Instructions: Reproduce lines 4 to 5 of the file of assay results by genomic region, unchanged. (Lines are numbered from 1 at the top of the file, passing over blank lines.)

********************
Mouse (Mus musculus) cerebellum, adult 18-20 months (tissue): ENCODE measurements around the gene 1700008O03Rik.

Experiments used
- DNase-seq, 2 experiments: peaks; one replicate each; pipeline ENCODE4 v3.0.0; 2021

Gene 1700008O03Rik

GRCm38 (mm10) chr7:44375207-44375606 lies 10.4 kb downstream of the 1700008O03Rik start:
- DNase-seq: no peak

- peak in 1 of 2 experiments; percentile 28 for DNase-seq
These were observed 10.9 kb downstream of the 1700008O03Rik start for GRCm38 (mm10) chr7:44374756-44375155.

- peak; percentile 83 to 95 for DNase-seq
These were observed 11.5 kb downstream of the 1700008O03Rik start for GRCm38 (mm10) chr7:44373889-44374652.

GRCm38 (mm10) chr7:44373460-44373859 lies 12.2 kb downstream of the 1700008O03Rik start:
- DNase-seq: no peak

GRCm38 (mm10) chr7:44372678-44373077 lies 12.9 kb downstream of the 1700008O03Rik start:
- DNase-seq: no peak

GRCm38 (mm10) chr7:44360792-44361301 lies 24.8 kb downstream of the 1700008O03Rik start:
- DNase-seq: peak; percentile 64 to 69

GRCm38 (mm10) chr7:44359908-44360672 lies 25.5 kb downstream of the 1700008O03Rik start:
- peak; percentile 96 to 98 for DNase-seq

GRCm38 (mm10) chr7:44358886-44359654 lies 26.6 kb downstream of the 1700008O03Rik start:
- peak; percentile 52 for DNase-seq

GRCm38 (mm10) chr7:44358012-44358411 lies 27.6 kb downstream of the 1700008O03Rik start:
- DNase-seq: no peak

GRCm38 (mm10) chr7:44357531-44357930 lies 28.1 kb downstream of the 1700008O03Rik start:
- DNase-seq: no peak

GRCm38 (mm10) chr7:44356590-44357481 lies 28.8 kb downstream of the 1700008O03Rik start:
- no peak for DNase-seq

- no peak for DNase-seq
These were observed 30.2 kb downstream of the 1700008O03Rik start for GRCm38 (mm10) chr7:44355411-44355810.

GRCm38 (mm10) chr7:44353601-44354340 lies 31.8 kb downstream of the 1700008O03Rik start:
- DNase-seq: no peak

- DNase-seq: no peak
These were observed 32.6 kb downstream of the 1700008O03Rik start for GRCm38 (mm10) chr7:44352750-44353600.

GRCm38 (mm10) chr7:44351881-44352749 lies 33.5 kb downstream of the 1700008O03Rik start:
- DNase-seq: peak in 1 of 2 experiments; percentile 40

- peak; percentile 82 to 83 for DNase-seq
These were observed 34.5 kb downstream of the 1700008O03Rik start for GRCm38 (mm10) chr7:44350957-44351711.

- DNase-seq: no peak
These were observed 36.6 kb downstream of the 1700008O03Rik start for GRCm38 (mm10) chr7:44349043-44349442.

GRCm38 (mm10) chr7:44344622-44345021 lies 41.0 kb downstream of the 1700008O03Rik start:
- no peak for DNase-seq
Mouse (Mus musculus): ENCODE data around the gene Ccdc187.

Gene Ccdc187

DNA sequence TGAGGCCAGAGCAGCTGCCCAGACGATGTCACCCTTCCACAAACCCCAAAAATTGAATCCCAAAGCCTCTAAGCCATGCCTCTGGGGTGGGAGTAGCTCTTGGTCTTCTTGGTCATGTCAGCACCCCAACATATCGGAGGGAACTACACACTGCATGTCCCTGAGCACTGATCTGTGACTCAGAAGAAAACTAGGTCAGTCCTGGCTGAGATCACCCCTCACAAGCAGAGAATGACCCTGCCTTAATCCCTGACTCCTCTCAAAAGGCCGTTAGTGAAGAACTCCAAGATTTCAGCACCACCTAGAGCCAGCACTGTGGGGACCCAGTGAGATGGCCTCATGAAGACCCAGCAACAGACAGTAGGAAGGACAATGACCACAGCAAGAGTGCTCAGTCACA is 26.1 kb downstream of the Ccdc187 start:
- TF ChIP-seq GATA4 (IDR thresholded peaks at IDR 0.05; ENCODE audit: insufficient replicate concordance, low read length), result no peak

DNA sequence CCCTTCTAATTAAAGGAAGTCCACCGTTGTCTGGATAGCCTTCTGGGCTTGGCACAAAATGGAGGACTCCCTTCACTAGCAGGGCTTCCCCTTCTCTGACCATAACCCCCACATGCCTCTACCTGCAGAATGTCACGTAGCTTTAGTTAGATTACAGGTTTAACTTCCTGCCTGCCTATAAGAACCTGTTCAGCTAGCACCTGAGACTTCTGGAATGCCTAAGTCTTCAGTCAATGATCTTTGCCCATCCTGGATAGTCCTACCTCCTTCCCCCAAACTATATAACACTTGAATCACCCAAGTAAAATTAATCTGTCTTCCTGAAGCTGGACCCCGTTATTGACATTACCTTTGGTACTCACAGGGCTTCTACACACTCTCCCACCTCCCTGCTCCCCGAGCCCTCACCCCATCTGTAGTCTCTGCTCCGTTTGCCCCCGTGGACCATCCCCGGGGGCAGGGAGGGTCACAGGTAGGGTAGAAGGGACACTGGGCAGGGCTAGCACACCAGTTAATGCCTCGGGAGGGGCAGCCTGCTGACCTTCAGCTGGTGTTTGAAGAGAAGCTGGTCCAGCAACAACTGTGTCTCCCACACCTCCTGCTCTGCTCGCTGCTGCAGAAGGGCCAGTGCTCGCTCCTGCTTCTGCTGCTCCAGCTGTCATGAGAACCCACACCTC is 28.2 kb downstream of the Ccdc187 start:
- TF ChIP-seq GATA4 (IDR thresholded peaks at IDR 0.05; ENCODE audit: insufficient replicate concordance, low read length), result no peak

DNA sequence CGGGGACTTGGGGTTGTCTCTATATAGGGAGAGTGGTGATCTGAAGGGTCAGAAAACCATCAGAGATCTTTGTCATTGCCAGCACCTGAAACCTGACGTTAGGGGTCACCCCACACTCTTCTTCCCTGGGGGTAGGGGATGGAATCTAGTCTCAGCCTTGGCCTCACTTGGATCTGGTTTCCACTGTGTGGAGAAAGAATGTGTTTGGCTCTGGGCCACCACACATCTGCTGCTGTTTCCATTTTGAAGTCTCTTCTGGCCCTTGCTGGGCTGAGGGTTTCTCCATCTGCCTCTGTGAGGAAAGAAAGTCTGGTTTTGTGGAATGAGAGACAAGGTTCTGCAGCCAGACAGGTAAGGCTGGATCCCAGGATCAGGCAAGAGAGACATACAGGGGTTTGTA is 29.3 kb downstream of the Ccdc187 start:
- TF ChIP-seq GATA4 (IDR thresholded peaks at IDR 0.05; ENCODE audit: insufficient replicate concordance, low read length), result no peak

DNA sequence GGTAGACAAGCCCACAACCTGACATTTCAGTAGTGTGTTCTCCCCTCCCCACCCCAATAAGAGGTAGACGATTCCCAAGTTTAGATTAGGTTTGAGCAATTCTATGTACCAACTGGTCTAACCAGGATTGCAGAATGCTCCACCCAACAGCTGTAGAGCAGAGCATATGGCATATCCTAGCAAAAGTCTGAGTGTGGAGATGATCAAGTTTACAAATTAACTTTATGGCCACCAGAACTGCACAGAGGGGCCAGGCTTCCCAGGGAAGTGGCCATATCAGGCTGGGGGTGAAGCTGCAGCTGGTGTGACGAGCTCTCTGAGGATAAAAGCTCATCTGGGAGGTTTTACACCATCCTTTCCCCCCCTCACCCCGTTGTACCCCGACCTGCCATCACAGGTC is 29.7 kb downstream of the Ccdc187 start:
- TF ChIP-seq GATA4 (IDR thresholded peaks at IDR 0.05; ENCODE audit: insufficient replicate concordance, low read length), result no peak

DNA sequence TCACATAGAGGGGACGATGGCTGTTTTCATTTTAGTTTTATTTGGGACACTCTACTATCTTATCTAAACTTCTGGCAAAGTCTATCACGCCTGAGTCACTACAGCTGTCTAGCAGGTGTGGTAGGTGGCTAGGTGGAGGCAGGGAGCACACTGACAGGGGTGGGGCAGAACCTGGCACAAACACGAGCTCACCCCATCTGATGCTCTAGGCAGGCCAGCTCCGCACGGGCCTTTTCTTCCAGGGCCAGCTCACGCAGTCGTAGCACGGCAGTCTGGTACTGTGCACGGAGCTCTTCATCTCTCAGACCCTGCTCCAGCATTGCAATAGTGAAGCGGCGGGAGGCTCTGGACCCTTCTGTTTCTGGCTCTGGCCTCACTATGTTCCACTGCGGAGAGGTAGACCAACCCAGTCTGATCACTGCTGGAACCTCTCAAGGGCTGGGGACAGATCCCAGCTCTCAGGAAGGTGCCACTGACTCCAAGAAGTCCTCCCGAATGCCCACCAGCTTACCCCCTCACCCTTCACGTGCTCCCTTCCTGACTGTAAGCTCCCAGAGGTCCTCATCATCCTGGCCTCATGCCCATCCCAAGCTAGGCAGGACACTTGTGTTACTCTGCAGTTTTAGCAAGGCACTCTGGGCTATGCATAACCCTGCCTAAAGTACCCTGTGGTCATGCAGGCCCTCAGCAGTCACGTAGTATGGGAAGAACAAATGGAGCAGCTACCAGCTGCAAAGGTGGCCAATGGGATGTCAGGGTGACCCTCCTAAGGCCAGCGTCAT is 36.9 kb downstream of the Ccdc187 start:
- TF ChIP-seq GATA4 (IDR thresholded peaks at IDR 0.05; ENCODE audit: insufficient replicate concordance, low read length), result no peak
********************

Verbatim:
Gene 1700008O03Rik

GRCm38 (mm10) chr7:44375207-44375606 lies 10.4 kb downstream of the 1700008O03Rik start: